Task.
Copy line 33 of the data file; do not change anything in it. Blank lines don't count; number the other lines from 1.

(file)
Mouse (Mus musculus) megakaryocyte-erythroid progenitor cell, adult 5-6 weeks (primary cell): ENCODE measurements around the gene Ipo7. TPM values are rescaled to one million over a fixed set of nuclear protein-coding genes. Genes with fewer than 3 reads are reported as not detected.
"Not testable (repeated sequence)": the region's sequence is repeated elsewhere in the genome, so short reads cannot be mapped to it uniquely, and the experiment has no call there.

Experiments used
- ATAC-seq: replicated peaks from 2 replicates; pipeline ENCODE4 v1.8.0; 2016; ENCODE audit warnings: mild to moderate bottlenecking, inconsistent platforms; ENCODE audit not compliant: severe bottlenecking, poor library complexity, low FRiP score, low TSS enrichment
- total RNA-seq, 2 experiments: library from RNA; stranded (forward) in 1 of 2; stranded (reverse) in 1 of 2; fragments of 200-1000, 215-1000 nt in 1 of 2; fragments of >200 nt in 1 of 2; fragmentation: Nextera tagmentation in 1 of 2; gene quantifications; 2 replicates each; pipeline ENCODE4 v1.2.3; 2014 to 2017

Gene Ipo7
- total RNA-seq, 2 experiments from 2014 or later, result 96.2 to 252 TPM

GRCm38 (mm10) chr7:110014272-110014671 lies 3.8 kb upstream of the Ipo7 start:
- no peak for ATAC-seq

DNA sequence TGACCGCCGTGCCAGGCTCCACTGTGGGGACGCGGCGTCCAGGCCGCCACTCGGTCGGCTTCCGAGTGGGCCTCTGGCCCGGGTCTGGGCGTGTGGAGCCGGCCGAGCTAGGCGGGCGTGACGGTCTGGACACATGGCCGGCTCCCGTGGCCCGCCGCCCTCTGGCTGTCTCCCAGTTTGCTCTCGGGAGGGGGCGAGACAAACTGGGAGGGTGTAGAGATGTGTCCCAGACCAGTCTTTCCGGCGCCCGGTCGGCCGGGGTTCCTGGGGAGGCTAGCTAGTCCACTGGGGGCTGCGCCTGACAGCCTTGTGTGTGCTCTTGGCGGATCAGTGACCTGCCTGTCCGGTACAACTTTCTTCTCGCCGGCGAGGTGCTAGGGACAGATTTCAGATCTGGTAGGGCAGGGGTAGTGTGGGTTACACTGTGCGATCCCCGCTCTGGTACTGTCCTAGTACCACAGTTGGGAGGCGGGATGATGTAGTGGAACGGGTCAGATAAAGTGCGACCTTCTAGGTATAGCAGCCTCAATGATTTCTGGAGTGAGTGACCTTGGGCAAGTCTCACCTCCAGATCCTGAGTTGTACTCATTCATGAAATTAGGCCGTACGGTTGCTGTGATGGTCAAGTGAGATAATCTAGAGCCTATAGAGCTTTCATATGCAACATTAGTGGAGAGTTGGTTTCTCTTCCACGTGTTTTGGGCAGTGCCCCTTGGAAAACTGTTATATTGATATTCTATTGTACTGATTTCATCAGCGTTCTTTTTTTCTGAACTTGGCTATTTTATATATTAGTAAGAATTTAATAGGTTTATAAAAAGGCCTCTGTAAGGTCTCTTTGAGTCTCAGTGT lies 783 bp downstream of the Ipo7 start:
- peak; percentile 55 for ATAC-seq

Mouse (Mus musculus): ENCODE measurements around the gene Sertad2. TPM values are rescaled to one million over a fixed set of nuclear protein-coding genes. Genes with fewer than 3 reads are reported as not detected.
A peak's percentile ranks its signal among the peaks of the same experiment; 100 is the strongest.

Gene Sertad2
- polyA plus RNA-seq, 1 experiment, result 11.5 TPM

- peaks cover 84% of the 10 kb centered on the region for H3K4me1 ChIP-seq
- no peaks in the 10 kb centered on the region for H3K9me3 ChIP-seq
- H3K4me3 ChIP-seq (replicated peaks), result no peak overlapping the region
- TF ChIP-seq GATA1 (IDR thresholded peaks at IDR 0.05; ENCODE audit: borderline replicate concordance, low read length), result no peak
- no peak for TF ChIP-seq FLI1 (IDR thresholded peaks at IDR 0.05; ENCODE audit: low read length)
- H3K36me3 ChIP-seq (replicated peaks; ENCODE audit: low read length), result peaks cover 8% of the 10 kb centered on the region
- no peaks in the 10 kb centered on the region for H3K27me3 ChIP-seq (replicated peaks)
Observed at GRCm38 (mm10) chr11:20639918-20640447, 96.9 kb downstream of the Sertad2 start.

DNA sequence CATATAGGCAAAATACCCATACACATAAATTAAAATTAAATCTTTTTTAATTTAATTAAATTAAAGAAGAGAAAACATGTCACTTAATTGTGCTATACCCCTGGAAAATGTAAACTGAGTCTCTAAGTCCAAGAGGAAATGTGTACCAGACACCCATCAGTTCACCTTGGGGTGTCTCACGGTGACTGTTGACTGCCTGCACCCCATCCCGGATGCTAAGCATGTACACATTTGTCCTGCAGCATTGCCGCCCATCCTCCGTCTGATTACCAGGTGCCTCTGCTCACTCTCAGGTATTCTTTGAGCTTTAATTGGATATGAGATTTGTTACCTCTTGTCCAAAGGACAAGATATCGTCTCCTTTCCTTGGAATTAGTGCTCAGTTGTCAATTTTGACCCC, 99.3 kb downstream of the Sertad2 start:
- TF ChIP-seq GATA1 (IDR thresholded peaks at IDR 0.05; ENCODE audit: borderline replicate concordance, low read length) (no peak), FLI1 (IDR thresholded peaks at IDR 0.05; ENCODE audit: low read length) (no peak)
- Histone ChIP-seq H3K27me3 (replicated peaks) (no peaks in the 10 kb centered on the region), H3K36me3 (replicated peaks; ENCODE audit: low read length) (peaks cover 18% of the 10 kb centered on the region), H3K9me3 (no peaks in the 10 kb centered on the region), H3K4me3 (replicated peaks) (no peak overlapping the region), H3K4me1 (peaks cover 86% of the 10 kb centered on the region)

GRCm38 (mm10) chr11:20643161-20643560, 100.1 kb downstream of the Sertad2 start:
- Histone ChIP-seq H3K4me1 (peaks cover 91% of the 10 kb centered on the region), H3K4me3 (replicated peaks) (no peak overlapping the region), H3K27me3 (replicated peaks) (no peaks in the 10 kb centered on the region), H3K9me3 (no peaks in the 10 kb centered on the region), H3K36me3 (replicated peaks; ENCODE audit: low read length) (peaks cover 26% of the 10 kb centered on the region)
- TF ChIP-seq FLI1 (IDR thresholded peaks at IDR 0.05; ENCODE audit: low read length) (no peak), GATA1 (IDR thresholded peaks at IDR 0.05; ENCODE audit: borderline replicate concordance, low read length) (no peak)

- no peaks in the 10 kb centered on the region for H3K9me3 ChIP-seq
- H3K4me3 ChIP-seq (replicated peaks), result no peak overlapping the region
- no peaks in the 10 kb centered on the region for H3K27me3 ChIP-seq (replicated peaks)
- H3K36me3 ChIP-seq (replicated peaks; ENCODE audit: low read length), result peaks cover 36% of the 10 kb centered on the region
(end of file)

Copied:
- H3K36me3 ChIP-seq (replicated peaks; ENCODE audit: low read length), result peaks cover 36% of the 10 kb centered on the region